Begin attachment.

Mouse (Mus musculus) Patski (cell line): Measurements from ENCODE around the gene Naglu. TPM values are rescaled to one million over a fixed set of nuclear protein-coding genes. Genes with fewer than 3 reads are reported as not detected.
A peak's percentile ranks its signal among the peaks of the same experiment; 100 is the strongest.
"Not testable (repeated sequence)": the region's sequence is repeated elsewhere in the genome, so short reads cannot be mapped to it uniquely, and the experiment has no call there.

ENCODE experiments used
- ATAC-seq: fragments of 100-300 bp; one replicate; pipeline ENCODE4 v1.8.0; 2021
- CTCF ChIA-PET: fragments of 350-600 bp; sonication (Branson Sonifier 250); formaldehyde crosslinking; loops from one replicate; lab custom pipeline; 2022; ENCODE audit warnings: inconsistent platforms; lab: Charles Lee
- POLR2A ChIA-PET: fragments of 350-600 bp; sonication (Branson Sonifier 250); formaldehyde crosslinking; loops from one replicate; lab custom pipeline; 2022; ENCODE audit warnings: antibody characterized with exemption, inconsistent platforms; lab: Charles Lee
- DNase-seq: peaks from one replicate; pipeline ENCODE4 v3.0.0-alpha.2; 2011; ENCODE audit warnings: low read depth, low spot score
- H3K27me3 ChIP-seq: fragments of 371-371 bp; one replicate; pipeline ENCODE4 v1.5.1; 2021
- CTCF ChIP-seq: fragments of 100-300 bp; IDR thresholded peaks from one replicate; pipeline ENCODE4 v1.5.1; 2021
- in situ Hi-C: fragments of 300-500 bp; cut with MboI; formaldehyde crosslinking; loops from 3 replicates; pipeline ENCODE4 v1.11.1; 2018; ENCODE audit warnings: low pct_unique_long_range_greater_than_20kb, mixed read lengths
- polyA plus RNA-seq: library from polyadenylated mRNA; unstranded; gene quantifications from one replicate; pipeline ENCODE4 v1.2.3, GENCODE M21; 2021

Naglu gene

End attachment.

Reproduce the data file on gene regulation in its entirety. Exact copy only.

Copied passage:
Mouse (Mus musculus) Patski (cell line): Measurements from ENCODE around the gene Naglu. TPM values are rescaled to one million over a fixed set of nuclear protein-coding genes. Genes with fewer than 3 reads are reported as not detected.
A peak's percentile ranks its signal among the peaks of the same experiment; 100 is the strongest.
"Not testable (repeated sequence)": the region's sequence is repeated elsewhere in the genome, so short reads cannot be mapped to it uniquely, and the experiment has no call there.

ENCODE experiments used
- ATAC-seq: fragments of 100-300 bp; one replicate; pipeline ENCODE4 v1.8.0; 2021
- CTCF ChIA-PET: fragments of 350-600 bp; sonication (Branson Sonifier 250); formaldehyde crosslinking; loops from one replicate; lab custom pipeline; 2022; ENCODE audit warnings: inconsistent platforms; lab: Charles Lee
- POLR2A ChIA-PET: fragments of 350-600 bp; sonication (Branson Sonifier 250); formaldehyde crosslinking; loops from one replicate; lab custom pipeline; 2022; ENCODE audit warnings: antibody characterized with exemption, inconsistent platforms; lab: Charles Lee
- DNase-seq: peaks from one replicate; pipeline ENCODE4 v3.0.0-alpha.2; 2011; ENCODE audit warnings: low read depth, low spot score
- H3K27me3 ChIP-seq: fragments of 371-371 bp; one replicate; pipeline ENCODE4 v1.5.1; 2021
- CTCF ChIP-seq: fragments of 100-300 bp; IDR thresholded peaks from one replicate; pipeline ENCODE4 v1.5.1; 2021
- in situ Hi-C: fragments of 300-500 bp; cut with MboI; formaldehyde crosslinking; loops from 3 replicates; pipeline ENCODE4 v1.11.1; 2018; ENCODE audit warnings: low pct_unique_long_range_greater_than_20kb, mixed read lengths
- polyA plus RNA-seq: library from polyadenylated mRNA; unstranded; gene quantifications from one replicate; pipeline ENCODE4 v1.2.3, GENCODE M21; 2021

Naglu gene